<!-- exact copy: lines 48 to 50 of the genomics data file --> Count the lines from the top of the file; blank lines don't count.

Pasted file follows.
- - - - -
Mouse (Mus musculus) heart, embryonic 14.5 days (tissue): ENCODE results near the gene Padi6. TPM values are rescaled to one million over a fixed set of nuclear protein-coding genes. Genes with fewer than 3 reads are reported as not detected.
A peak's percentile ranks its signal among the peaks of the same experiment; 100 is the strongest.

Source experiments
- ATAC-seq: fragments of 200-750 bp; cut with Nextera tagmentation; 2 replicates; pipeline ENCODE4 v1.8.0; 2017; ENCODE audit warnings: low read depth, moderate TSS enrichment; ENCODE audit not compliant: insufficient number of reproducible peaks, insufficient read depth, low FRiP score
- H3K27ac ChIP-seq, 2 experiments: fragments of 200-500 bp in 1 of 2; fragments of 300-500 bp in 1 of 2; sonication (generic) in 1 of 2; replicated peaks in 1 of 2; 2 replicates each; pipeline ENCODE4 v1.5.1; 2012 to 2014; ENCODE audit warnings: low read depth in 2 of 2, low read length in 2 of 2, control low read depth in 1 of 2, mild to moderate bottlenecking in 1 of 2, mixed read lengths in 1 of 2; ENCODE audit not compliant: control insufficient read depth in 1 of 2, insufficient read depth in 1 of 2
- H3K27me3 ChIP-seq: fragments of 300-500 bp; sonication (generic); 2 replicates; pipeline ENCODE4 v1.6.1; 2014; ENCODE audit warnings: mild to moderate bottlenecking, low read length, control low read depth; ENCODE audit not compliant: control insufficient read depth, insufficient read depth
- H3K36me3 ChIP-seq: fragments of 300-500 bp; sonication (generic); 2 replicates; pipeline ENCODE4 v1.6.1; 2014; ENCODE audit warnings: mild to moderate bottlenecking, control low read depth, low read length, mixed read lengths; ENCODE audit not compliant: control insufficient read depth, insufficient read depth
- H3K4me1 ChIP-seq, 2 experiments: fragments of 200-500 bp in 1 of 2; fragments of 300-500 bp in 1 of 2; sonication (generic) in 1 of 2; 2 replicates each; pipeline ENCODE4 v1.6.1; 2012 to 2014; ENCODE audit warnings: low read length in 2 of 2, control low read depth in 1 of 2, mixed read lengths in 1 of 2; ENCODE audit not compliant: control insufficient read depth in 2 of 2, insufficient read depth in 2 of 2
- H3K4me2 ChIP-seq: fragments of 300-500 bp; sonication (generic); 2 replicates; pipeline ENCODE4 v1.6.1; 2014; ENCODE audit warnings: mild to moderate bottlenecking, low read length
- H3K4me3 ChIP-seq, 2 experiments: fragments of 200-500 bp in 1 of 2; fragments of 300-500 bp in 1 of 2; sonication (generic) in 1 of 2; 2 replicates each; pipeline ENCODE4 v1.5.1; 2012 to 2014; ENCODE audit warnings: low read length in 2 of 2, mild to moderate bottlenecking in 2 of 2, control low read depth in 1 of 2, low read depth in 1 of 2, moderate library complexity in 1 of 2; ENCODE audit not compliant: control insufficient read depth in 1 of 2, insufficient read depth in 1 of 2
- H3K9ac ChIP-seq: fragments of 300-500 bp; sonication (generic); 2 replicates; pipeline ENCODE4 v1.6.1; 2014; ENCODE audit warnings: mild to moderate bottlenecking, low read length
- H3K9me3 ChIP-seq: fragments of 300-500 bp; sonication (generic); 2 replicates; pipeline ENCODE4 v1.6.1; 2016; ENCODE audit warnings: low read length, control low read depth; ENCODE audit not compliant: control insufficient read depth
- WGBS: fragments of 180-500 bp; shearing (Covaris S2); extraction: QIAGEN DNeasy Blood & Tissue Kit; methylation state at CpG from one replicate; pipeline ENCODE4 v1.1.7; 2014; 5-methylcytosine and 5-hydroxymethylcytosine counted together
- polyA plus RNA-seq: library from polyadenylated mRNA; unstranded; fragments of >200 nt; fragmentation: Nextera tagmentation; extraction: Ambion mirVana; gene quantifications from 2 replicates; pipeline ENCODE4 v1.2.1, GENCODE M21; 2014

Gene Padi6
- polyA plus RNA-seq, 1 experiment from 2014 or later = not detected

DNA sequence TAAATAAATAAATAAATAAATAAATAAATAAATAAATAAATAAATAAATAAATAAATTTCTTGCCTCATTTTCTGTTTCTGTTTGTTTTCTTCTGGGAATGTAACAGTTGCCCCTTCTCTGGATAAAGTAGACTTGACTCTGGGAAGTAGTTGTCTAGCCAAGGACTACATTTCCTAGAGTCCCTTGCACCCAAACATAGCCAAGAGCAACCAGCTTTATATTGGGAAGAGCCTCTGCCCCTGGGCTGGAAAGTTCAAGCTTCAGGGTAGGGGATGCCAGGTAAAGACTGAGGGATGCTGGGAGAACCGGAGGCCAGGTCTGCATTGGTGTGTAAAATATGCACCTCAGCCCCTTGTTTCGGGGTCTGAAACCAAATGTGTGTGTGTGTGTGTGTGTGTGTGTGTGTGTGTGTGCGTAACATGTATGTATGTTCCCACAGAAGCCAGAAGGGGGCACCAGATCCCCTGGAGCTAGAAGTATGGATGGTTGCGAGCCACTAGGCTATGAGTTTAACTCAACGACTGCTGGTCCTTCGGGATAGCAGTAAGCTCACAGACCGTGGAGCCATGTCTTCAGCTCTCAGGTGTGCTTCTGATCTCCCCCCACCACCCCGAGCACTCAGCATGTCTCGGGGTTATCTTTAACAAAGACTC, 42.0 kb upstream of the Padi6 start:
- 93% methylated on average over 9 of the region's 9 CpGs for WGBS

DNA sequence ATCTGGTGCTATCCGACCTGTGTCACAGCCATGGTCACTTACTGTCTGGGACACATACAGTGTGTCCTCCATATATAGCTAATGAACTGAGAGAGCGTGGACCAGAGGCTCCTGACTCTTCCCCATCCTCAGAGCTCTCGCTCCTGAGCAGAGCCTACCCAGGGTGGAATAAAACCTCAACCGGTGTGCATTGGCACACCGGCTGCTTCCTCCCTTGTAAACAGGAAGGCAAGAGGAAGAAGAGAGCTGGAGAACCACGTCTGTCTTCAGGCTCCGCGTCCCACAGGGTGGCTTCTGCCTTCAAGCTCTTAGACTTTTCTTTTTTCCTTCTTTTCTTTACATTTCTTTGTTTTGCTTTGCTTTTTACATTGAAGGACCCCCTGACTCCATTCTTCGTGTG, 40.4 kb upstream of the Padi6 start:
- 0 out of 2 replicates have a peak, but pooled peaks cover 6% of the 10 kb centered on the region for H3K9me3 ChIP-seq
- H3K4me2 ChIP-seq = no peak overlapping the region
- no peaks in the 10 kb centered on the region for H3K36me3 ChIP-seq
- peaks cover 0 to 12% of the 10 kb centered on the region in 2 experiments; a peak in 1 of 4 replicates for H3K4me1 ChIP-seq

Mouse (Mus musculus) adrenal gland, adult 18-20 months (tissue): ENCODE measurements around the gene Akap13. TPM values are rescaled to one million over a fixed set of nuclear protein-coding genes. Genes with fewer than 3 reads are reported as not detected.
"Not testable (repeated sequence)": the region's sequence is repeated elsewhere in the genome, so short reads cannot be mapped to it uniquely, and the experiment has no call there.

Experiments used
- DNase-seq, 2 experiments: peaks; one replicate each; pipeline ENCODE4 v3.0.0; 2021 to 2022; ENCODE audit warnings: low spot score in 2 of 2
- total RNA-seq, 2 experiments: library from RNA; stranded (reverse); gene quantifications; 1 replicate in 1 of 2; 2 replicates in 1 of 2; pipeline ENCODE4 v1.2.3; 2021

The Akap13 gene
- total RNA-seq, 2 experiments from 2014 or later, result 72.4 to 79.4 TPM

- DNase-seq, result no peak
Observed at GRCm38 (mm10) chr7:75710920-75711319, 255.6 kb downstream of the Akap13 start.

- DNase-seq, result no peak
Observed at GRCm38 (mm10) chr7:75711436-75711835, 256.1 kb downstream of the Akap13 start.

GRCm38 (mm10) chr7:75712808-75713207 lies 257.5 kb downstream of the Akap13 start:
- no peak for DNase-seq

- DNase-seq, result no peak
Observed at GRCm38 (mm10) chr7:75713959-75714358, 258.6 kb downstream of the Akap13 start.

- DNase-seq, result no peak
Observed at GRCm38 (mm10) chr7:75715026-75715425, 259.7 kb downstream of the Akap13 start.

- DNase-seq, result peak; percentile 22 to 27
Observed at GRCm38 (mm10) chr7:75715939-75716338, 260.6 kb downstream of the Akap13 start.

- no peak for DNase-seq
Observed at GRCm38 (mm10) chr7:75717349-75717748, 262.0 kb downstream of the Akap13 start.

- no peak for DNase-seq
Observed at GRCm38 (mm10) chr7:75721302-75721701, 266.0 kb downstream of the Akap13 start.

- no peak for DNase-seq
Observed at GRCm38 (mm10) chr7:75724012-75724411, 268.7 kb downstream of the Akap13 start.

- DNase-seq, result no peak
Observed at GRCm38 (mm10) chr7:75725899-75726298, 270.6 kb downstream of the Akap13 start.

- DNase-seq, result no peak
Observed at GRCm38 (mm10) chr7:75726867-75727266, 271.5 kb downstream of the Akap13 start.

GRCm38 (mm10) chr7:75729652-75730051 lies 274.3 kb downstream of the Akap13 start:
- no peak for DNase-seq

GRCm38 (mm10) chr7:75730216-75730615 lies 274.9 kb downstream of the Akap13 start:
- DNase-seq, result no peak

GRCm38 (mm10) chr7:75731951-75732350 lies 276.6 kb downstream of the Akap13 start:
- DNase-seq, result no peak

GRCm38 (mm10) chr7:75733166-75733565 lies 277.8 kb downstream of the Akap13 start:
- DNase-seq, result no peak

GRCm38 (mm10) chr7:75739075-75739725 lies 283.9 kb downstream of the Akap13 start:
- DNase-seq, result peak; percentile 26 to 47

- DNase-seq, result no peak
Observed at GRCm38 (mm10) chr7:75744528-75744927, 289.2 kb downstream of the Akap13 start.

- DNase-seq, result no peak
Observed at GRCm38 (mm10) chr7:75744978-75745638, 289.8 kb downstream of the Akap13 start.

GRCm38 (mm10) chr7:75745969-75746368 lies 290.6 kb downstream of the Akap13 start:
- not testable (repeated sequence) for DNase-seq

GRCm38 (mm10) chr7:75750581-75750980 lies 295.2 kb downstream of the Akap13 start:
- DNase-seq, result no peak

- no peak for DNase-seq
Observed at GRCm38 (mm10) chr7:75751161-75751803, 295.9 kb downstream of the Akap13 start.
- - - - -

Observed at GRCm38 (mm10) chr7:75724012-75724411, 268.7 kb downstream of the Akap13 start.

- DNase-seq, result no peak
Observed at GRCm38 (mm10) chr7:75725899-75726298, 270.6 kb downstream of the Akap13 start.